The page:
We are unable to display your institutional affiliation without JavaScript turned on.
Browse Book and Journal Content on Project MUSE

Find using OpenURL

Rent from DeepDyve Rent from DeepDyve

The Physiology of Political Economy: Vitalism and Adam Smith's Wealth of Nations

From: Journal of the History of Ideas
Volume 63, Number 3, July 2002
pp. 465-481 | 10.1353/jhi.2002.0020

In lieu of an abstract, here is a brief excerpt of the content:

Journal of the History of Ideas 63.3 (2002) 465-481

The Scottish Enlightenment has been described as uniting a concern with the origins and foundations of knowledge with a preoccupation with the useful application of knowledge in schemes of practical improvement. Adam Smith's Inquiry into the Nature and Causes of the Wealth of Nations, which combines a theoretical account of political economy with specific proposals on politico-economic matters, might seem to exemplify such a characterization. For some commentators at the time of its publication, however, Smith's lack of practical experience in the field of trade disqualified any claims he might make to authoritative knowledge. Sir John Pringle, for instance, military surgeon and friend of Smith's, thought that a man "who had never been in trade could not be expected to write well on the subject"; and while Dr. Johnson repudiated this, suggesting that all that was necessary was "extensive views," Pringle's opinion was not unusual. Such objections, interrogating the very basis of Smith's expertise, reiterate, in the context of his work, the same kinds of questions regarding knowledge's provenance which preoccupied his age, and which were indeed addressed by Smith himself. Smith's own account of the formation of philosophical knowledge rests not on the authority of experience but on the role of the imagination; he understood systematic knowledge as an imaginative "machine" or work of fancy created to please and soothe a mind disturbed by phenomena which are observed but unexplained. Smith's account of philosophical knowledge, in which he would include his own Wealth of Nations, suggests that his own expertise should be judged not on the extent of his personal experience of the matters discussed but on the explanatory power and pleasurable nature of the system which he outlines. With its emphasis on the work of the philosophical imagination, his account also suggests that some of the sources for that system might be somewhat unexpected, a suggestion which this paper will pursue.

Such questions concerning the genesis and formation of the new discourse of political economy instituted by Wealth of Nations have recurred in our own time, informing some of the more illuminating of recent work on Smith. Rejecting a tradition which assesses the significance of Wealth of Nations in terms of its anticipation of modern economic analysis, revisionist historians of political and economic thought have, since the late 1970s, offered more contextualist accounts of the work, tracing the relations between Smith's moral and economic philosophy and the contemporary discourses of natural jurisprudence and civic humanism. Other commentators have borrowed from literary scholarship to examine the textual and discursive conventions through which Smith's writings construct and sustain their meanings. Such work has given a new emphasis to the textual and discursive nature of Smith's work as a means to understand its derivation, sources, and influences; it has replaced an older perception of Smith as inspired prophet-founder of the new political economy with an effort to interpret his work in the context of other, adjacent and contemporary forms of inquiry. Collectively, such work highlights the varied and disparate discourses which informed Smith's thinking on economic and other matters and seeks to understand how the complex and diverse forms of interaction with and assimilation of aspects of these philosophical and other discourses may have contributed to the formation of Smith's work—and hence, must also figure in our own attempts to read it.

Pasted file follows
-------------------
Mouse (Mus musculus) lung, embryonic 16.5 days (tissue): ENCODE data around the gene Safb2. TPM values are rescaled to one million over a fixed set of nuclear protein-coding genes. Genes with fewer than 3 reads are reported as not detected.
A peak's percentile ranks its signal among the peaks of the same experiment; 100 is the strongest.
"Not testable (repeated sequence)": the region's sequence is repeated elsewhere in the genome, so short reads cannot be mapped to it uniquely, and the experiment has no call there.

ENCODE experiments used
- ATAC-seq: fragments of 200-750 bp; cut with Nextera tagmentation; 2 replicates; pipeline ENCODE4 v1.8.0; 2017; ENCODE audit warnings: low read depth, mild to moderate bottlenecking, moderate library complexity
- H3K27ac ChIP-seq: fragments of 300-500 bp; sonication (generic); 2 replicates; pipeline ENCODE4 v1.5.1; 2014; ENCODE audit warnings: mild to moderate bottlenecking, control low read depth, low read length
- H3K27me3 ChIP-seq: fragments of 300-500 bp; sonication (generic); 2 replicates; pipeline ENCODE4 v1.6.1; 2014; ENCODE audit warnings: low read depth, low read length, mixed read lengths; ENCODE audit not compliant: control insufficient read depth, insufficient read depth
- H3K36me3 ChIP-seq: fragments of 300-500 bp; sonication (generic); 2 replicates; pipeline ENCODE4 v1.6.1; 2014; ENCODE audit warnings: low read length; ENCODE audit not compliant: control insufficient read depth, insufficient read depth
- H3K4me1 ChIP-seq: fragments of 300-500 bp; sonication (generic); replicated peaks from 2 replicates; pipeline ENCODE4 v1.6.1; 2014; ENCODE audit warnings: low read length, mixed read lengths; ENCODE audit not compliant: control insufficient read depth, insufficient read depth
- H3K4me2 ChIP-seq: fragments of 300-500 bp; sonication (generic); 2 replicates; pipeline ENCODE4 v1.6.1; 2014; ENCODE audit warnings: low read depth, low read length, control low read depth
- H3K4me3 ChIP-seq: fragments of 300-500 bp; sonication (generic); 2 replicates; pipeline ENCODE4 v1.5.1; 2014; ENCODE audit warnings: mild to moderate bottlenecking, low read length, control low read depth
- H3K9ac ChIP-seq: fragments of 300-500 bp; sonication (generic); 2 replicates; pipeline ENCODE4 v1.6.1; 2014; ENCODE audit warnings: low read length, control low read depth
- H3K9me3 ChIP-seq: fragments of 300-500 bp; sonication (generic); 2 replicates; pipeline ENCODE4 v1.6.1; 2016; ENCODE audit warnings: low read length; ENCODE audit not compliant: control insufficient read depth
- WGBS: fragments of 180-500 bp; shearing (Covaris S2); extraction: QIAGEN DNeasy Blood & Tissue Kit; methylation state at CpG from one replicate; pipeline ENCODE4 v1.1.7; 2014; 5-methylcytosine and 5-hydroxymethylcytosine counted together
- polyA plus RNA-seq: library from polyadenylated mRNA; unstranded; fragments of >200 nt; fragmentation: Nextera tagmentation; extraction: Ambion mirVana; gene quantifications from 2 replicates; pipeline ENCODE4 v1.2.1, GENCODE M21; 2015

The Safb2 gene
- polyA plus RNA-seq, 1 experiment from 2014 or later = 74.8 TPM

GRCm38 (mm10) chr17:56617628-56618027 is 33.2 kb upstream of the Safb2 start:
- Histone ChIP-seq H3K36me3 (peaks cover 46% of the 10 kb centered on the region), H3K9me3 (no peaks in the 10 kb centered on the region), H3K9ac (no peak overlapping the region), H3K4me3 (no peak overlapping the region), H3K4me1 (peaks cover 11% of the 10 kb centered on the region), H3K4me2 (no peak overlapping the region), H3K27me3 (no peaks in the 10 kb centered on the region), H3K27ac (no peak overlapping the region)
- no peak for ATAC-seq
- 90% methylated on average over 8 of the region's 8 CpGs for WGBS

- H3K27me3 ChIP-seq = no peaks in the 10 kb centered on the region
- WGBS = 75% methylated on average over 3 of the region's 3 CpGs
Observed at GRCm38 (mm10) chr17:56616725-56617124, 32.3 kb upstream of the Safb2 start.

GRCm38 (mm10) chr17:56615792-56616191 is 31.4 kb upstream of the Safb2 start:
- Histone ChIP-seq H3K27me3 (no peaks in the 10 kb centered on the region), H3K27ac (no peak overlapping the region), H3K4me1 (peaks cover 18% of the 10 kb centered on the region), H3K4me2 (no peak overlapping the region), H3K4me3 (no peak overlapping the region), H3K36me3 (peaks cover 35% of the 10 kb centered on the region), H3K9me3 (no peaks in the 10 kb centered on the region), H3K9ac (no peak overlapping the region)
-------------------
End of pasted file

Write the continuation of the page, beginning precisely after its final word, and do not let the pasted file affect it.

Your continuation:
This paper, by exploring a strand of physiological language and imagery which runs through Wealth of Nations and considering it in the context of new developments in Scottish physiological research in the middle decades of the eighteenth century, also seeks to understand Smith's work by examining its relations with contemporary philosophical discourse. Where other recent accounts of Wealth of Nations have reassessed its relationship with moral, political and legal discourses, it will be argued here that the language, metaphors, concepts, and structures by which Smith constructs his new theory of the economic system betray a connection between his economic thought and the new physiological theories of his scientific contemporaries. The Edinburgh Medical School in the mid-eighteenth century was at the...

You must be logged in through an institution that subscribes to this journal or book to access the full text.


Shibboleth authentication is only available to registered institutions.

Project MUSE

For subscribing associations only.